While women tend to pay heed to such remarks, sexism directed towards men goes largely unnoticed.
Here are a few subtle hints to how sexism has become a part of everyday life for men,
Men are often faced with questions like “why didn’t you fight her?”, and made jokes on how they must have enjoyed it because why wouldn’t anybody enjoy a sexual encounter that essentially has ‘no strong attached’.
People in the 21st century fail to realize the real, societal damage that women who sexually assault men, cause to the society.
The man is supposed to be the ‘provider’ of the family, earning most of the money. For many men, it feels like a hard slap when women earn more money.
Because if they aren’t earning a living for their family, how can they be a “true” man?
Sexism places men and women in stereotypical roles- women are ‘naturally’ kind, compassionate and sensitive, while the men are ‘naturally’ more rational, and stronger, physically and mentally.
People say this to boys all the time and must be immediately stopped because it increasingly encourages the mindset that girls are inherently weak.
Even when the tone of such sexist comments is compassionate- sometimes even flattering, they are indicative of a stereo-typically narrow and insulting worldview.
Despite the cliche that art is a universal language, artists are interpreted very differently in terms of their gender. The unease and suspicion that accompany a male artist, irrespective of what art form he practices, are often based out of society’s view of the body and a larger understanding of ‘masculinity’.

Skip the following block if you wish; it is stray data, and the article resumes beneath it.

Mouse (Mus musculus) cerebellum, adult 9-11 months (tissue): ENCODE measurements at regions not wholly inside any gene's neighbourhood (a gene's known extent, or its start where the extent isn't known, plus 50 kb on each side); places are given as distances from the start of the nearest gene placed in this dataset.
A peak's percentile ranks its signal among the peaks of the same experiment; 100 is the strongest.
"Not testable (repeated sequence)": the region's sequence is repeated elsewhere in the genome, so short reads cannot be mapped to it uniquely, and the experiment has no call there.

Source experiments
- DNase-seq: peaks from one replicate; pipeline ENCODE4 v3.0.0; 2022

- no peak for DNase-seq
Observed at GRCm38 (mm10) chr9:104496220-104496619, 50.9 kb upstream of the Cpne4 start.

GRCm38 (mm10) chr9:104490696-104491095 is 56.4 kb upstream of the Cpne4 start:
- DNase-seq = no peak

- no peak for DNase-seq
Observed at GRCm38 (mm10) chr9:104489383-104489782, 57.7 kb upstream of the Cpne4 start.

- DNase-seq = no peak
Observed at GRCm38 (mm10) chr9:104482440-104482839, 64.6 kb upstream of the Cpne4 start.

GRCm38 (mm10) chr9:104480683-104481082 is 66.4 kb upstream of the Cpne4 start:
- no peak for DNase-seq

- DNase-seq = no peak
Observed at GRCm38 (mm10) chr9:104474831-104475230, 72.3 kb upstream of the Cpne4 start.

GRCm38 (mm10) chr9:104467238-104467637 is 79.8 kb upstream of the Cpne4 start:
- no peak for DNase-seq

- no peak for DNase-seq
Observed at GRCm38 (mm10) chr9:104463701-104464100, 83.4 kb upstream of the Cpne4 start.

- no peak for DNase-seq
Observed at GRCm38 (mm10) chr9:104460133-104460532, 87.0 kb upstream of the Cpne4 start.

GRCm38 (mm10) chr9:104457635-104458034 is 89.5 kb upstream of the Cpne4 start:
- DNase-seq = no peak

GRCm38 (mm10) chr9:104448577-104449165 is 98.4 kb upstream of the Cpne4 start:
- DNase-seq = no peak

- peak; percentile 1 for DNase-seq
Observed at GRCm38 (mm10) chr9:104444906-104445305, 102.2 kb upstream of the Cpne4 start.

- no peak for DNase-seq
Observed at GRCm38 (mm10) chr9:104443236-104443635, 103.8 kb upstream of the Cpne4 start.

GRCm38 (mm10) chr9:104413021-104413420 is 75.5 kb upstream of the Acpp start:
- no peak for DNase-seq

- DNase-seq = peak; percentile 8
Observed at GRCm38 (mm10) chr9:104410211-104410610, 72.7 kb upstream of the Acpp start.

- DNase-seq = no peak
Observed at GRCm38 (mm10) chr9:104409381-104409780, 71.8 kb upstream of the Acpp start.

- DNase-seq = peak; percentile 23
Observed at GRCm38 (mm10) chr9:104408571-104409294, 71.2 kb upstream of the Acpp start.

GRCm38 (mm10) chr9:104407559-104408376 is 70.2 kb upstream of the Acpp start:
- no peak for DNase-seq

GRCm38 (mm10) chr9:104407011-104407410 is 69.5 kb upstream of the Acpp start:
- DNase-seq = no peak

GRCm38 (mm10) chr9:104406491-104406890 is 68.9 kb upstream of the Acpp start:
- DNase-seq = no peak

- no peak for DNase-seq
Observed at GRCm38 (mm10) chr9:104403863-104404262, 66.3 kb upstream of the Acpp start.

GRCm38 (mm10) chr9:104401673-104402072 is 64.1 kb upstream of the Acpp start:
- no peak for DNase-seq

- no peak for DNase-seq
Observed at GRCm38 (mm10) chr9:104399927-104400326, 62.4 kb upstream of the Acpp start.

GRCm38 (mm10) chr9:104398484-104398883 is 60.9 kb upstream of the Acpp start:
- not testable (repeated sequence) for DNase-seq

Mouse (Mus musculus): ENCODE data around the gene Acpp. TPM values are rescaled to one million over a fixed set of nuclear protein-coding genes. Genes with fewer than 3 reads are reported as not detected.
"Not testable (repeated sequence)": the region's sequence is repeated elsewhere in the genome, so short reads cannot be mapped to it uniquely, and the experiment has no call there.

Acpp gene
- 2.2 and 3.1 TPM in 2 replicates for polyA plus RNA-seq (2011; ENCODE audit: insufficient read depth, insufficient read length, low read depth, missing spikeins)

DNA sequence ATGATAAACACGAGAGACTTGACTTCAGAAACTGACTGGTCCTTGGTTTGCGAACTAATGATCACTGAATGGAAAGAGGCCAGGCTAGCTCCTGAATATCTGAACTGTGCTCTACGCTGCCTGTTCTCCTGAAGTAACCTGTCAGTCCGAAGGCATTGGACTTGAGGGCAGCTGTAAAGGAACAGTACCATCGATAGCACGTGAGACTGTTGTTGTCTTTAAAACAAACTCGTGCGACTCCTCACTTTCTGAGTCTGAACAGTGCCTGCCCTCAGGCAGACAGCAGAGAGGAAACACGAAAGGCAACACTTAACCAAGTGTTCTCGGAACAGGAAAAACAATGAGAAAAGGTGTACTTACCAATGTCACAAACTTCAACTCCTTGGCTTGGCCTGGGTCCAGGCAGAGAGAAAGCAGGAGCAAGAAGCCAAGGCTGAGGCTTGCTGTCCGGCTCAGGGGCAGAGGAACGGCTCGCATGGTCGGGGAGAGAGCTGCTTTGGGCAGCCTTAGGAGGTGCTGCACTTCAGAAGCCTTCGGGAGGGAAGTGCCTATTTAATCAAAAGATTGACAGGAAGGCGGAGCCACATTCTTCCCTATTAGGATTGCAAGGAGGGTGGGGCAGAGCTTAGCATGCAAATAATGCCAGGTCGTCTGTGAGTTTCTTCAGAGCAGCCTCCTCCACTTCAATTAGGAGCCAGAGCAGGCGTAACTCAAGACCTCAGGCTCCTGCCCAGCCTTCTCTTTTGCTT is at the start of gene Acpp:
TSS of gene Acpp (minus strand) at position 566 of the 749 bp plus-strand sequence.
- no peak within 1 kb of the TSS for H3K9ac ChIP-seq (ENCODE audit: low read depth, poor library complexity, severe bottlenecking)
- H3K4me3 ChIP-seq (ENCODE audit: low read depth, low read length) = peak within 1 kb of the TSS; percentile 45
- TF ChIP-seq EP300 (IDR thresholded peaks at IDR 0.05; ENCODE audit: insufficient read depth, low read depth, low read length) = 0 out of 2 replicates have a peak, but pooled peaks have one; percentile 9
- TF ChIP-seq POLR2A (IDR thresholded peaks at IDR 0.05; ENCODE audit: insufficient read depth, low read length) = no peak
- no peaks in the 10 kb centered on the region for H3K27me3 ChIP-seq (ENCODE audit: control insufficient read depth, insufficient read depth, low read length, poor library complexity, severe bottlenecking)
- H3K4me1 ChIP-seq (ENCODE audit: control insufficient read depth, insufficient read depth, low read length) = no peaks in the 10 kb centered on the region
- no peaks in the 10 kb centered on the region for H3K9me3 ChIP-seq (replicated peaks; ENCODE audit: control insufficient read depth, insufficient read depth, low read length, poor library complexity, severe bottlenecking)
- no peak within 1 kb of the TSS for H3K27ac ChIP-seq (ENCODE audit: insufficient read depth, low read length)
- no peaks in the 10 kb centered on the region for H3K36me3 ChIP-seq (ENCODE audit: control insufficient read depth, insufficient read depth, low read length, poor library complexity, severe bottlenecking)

The dominant idea about what a ‘real’ man should be include behaviors such as dominance, control, assertiveness, and emotional unresponsiveness. The society continues to think that men ‘do not do work’, but instead they ‘get work done’ by their weaker counterparts-the women.
While circumstances continue to evolve for the better, in the larger society, there still is a special place in the society for men who get angry- they are looked upon with reverence. No one points out their anger issues, or frowns upon them. It seems like arrogance and aggression are the only two emotions that men can acceptably show; that these are the only emotions that a man today is capable of showing.
We need to understand that men no longer have to ‘man up’. Instead, let them be a little more human
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Dr. Pushpa Mitra Bhargava died on Tuesday after a brief illness
He was born in Ajmer on February 22, 1928, and had completed his Ph. D. from Lucknow University